Isn’t it amazing to think, that just over a two years ago I was terrified of caramel? Like, honestly truly scared I was going to burn my face off or something. And ruin a few pans while I was at it.
Now I can’t get enough.
These dark chocolate caramels taste like the convergence of buttery caramel and dark chocolate tootsie roll, soft and chewy and intensely chocolate.
On a whim, I scattered some cocoa nibs I had on hand on the candies as they were cooling, to add a bit of visual and textural interest. Despite the inherent stickiness of caramel, they didn’t stick quite as firmly as I’d hoped, so I had to be careful when cutting and wrapping so as not to lose all of the crunchy bits. But simply adding this one element of crunch to an otherwise smooth confection was a revelation.
I made this batch of caramels with my grandma in mind. We were headed to New York for a few days and planned to stop in and visit her. And if you know my grandma you know that your visits will be that much more appreciated if you come bearing sweets (indeed, there is no question that I am her granddaughter). I had originally planned on baking cookies, but my mom told me the gingerbread caramels that I sent her over the holidays last year were a huge hit. She would carry them around in her pockets, refusing to share with anyone who (dared to) ask. Yup, that’s my grandma for you.
Since she loves chocolate too, I thought that these chocolate caramels would be perfect. And, lucky for the rest of my relatives, one batch made A LOT of caramels, so I had more than enough to go around. Caramels for all!
I tediously wrapped them all in waxed paper and boxed them up in cute kraft candy boxes, arranged them in my suitcase and crossed my fingers that TSA wouldn’t consider them threatening. I’ve had issues with peanut butter, jam, and even a banana before (granted, it was a very sinister looking banana), so you never know. I even threw in some extras fully imagining I’d need to bribe the agents with samples so they’d let me through.
They didn’t even bat an eye.
Ah well, better to be prepared than caught off guard, I say.
Needless to say, Grandma loved the caramels. Her eyes lit up when I handed her the box. She couldn’t even wait to dig in while we took a picture (said photo features her reluctantly looking into the camera with a partially-wrapped candy in her hand). And I’m betting they didn’t even last a day in her possession.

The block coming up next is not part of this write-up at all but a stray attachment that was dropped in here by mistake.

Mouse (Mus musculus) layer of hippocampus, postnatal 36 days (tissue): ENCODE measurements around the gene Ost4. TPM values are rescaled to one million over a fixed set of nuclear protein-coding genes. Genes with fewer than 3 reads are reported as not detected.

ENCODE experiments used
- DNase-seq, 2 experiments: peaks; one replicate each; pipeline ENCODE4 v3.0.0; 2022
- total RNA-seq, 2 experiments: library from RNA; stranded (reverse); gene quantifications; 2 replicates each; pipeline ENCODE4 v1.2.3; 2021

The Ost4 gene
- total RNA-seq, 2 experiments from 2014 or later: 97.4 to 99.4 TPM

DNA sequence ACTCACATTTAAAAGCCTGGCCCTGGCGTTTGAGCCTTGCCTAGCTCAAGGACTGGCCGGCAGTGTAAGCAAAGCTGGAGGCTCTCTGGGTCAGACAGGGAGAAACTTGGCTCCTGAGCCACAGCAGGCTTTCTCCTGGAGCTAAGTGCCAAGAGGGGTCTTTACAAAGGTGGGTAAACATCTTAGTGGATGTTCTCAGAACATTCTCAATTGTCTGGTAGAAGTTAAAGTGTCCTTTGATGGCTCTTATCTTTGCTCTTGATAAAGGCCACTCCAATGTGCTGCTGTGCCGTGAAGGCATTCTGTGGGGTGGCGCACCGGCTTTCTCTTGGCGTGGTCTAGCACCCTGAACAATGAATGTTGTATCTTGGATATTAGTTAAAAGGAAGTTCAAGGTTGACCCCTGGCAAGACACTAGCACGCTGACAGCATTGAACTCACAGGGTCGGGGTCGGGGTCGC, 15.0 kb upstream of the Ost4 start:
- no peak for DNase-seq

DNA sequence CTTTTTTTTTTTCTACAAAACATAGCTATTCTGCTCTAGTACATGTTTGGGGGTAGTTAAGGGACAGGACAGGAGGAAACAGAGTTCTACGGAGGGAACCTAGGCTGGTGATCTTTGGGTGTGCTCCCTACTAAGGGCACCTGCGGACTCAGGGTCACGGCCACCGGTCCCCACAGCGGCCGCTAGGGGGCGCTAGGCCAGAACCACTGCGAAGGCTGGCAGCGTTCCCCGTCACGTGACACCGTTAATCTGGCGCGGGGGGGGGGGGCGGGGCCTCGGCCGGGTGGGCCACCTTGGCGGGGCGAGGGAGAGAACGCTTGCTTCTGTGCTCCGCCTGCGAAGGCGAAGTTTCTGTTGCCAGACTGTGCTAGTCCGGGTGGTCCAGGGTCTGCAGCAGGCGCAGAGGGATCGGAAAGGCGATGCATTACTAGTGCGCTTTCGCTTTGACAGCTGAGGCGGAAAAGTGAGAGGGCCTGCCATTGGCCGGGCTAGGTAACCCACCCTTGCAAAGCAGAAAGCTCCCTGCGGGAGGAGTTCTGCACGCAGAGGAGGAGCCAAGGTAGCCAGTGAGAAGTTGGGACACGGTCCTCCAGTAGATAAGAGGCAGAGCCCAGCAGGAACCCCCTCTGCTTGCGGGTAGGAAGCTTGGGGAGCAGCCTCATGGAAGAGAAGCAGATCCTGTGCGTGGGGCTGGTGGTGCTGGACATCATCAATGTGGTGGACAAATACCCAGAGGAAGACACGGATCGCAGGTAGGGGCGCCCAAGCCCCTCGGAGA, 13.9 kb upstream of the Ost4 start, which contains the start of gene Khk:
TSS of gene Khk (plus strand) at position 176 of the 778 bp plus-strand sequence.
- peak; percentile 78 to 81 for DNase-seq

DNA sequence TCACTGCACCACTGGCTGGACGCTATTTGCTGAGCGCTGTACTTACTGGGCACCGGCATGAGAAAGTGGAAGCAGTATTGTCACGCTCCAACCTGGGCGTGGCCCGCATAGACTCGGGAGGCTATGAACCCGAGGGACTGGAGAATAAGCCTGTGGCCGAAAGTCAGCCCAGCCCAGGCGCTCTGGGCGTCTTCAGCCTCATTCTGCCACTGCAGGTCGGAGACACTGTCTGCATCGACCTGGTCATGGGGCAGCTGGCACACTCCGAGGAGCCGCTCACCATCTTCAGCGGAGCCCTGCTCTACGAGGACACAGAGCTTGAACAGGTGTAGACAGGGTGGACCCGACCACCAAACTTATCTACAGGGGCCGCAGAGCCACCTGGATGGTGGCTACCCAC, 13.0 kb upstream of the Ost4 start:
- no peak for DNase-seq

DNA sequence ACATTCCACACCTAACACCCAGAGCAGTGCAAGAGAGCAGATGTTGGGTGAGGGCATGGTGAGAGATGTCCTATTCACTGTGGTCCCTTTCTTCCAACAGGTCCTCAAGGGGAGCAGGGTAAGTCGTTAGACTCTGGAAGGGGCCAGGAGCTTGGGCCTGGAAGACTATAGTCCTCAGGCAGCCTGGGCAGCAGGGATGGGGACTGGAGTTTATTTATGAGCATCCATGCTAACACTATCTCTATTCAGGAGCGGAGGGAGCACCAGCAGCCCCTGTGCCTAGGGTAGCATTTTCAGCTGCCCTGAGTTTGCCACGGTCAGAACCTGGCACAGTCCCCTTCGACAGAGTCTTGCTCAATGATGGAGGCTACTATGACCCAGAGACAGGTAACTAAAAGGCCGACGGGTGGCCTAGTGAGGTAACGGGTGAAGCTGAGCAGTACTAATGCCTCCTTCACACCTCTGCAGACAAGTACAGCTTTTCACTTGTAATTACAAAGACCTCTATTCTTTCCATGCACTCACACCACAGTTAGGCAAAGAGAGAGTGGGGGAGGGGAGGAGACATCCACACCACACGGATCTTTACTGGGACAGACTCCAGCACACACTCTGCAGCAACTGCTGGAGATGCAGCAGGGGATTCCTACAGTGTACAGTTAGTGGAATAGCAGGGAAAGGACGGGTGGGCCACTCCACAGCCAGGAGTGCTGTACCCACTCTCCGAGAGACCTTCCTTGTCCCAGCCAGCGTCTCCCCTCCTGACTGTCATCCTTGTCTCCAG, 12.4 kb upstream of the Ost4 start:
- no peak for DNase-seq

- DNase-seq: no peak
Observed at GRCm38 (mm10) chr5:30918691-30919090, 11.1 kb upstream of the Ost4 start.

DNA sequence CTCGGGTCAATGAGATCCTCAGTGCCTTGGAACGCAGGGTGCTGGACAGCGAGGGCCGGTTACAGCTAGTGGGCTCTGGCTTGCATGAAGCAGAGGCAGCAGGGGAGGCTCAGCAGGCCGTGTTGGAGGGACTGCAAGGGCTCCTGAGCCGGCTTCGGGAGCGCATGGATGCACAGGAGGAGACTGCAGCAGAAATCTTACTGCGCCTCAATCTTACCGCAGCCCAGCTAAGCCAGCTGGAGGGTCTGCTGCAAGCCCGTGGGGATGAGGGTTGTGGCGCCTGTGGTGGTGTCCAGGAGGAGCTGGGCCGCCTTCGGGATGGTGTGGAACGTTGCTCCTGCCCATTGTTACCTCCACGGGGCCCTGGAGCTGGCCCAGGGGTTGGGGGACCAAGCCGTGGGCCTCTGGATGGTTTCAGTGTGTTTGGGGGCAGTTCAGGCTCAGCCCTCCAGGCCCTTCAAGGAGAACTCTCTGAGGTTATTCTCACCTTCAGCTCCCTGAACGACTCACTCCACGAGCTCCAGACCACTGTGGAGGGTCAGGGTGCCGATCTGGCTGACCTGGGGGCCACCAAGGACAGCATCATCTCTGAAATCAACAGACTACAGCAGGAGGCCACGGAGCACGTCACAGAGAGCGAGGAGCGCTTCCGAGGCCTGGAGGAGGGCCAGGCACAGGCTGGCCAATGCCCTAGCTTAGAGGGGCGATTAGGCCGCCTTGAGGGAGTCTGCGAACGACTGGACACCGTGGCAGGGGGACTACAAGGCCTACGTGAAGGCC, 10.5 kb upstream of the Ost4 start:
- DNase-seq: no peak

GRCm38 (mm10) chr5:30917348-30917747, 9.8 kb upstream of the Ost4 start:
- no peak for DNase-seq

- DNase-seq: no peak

Tip for cutting: I used a lightly buttered rotary cutter, carefully scoring rows with a ruler for guidance, and getting progressively deeper with each cut. Cut and wrap one row at a time, as the cuts will ooze back together if left touching and the candies will spread out the longer they sit. While Martha insists you can’t move the caramels for a full 24 hours, I found they were fine to cut after about 4 (we had a plane to catch, afterall).
Oh, and be sure you leave yourself enough time to wrap them. You don’t think one quarter-sheet pan’s worth of caramel would make a lot, but you’d be wrong. You don’t want to be rigorously wrapping a seemingly never-ending line of candies when you really should be packing for your trip. Not that I’d know or anything… just saying.
- 2 cups heavy cream
- 1 1/4 cups light corn syrup
- 2 1/4 cups sugar
- 1/4 teaspoon salt
- 9 ounces bittersweet chocolate, chopped in small pieces
- 1/2 cup (1 stick) unsalted butter, cut into chunks
- 1/4 cup cocoa nibs
- Line an 11-by-9-inch baking pan with parchment paper and set aside.
- In a heavy 4-quart saucepan, combine 1 cup cream, corn syrup, sugar, and salt. Bring to a boil over medium heat, stirring occasionally, for 15 to 20 minutes, washing down sides of pan with a pastry brush dipped in water as needed to remove any stray sugar crystals.
- When the temperature reaches 220 degrees, add chocolate and butter and return to a boil. Slowly add remaining 1 cup cream. Cook at a gentle boil, still stirring, until temperature reaches 240 degrees (soft-ball stage), another 30 to 40 minutes.
- Immediately pour mixture into prepared pan (do not scrape the pot). Sprinkle with cocoa nibs. Let stand uncovered at room temperature for at least 4 hours without moving.
- When cool, lift out of baking pan using edges of parchment paper as handles. Using a large buttered knife or a pastry cutter, cut into 1-by-1 1/4-inch logs. Wrap each piece in cellophane or waxed paper.
- Caramels will keep in the refrigerator for up to one month. Let come to room temperature before serving if you prefer a softer caramel.
** I halved the original recipe, which seemed ridiculously huge, and adjusted the cooking times as necessary as a smaller batch will take less time to come to temperature. Even this half-sized batch will still make a TON of caramels, and remember that you’ve got to (tediously) wrap them all individually, so plan accordingly.
Recipe from Martha Stewart.